At 9.30am my existing broadband went dead and I was to try and connect with the fibre router after about an hour. Nothing happened for a couple of hours so I phoned my ISP who said "everything is working OK. When I said no they said the router must be faulty, we will send you another one. I said the router is OK, the line is showing an error with a tester I had bought on-line. They insisted the line was OK and I had to fit a new router which duly arrived, was fitted , with exactly the same result! Again I was told the router was faulty and a new one was on the way!!
I insisted that the line was checked by Openreach and next day a very nice guy who lived about a mile from me arrived, checked the line, said there was something wrong in the cabinet and went to investigate.
He returned to say that it was the strangest fault he had seen. The cable from my home had been split with one wire in one cabinet and the other in the next about a meter apart!
He said the first thing an ISP will do is send out a new router. He had one customer with 5 replacements stacked on the shelf above the phone socket!!
|Thread: Drill too high? Use a milling machine stand!|
Thanks for the positive comments but my main workshop is not nearly as tidy as that one, which is my CNC Mill and Lathe, computer and more technical bits shop.
I have Harrison lathe and a Bridgeport mill in my main shed and the reason I bought the drill was that if I just wanted a hole drilled in something then I had to leave the CNC shed, go down some garden steps and along a 40 toot path just to find I had to set up the Bridgeport to put a hole in something! This was OK on a fine summer evening but when it was cold and wintry then it got annoying.
I forgot to say that I have recently fitted a digital speed read-out to the drill which reads directly from the spindle so I can still change speed using the belts and get the speed exactly what I want with the VFD inverter.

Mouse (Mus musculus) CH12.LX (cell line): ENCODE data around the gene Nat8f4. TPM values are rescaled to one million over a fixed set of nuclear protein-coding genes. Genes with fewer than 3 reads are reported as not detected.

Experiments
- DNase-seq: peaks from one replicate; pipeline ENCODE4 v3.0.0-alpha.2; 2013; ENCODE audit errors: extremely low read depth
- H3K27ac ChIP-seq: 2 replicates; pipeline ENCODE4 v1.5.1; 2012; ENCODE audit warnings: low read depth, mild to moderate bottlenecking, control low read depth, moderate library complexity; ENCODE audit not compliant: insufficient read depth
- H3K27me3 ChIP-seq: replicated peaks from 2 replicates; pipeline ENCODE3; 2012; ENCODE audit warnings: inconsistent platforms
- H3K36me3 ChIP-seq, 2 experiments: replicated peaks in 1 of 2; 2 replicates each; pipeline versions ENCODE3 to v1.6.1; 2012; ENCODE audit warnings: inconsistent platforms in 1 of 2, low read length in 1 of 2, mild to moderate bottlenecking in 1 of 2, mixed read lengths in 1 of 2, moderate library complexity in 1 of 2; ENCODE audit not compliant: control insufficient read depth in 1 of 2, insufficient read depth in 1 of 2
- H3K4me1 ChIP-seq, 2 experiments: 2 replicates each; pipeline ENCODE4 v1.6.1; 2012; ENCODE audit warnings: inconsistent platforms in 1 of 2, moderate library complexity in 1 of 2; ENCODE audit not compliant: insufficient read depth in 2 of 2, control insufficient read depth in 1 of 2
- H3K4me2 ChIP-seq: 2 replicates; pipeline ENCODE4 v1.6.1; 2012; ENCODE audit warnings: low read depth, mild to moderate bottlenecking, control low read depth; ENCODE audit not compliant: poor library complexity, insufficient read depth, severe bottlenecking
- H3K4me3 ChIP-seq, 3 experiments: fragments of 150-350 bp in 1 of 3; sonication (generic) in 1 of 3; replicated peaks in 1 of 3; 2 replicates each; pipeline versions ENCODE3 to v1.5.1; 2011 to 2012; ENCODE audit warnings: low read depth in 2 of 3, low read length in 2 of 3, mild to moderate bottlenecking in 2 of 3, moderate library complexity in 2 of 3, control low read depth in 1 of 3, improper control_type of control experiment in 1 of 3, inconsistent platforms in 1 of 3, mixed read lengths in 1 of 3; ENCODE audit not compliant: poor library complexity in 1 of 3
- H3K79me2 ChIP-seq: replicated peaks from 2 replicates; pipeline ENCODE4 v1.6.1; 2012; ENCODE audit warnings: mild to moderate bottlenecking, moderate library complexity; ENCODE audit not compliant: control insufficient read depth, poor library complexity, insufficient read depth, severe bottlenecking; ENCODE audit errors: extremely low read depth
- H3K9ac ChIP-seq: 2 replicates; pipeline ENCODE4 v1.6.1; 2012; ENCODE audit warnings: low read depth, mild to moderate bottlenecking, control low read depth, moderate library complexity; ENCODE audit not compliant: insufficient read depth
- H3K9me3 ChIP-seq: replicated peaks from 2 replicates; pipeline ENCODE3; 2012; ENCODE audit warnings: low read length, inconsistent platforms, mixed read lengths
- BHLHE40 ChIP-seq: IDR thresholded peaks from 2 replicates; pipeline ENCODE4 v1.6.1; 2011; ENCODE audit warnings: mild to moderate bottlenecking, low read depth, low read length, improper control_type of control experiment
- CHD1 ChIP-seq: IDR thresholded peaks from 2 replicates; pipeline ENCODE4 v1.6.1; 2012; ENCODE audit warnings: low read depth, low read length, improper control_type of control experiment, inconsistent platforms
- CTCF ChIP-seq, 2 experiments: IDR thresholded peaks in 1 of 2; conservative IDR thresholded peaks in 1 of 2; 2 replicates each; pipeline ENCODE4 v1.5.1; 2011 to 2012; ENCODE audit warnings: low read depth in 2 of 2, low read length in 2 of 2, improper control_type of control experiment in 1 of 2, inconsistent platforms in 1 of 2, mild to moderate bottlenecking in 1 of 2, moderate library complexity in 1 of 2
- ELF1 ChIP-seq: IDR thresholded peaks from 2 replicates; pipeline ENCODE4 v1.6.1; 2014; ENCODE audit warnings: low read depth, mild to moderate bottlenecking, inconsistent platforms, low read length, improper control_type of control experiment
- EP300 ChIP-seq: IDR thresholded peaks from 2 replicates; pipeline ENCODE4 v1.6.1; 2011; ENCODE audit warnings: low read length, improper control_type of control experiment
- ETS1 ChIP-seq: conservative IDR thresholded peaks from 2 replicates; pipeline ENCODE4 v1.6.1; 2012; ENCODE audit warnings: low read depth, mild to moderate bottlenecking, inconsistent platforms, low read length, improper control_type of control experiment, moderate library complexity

A couple of years ago I bought an SB12 benchtop drill from Warco, A good drill for the price but I wasn't sure which bench it was supposed to fit.
Lifting it on to my bench meant that the point of any drill and the swarf flying from it was directly in line with my eyes. That was a no go so the thinking cap had to be looked out!
I didn't want to build a smaller bench so with faithful measuring tape in hand I came to the conclusion that perhaps a milling machine stand would work.
So it was back to Warco to buy a 3240 milling machine stand. This was not cheap but it was the correct height and had various drawers and a cupboard etc, with a proper splash tray.
The various holes did not of course line up and there were bits of thin air around but a trip down the road to my local fabrication shop produced from the back of the guillotine a suitable bit of 10mm plate. A couple of trims in the guillotine had that sorted and I came home as happy as anything.
A bit of measuring and marking some tapped and clearance holes then a coat of primer and proper Warco green top-coat, delivered in the drawer of the stand. meant it was all ready to bolt together.
This modification has produced a drill as good as, indeed better than any industrial machine I have used for the last almost 40 years after I fitted a 3 phase motor and an inverter.
I have included some photos of what I did but although I took a couple of pictures of the plate when I made it they seem to have gone AWOL.
|Thread: Casino Bonus Email Spam|
Hi, over the last few weeks I have been getting spam emails about a casino bonus.
I have never clicked on any and deleted them when they appear in my inbox but I now find that I am getting an increasing number each day, sometimes 20 or 30. which takes a bit of time to sort out.
I alerted my ISP but they say that they can do nothing as each one has come from a different email address.
They said that it is a huge problem and if it gets too bad then they may have to suspend my email address!
Has anyone found a solution if it is bothering them?
|Thread: Motor Gland|
Motor threads are "usually" 3/4" Condiut. 750" o.d. x 16 threads per inch, These are NOT BSP.
Condiut is designated by the Outside Diameter.
BSP threads are designated by the nominal bore of the pipe.
Not just relevant to an engineering hobby but may have relevance for a lot of people on this site.
I recently retired and had several personal and works pensions to sort out.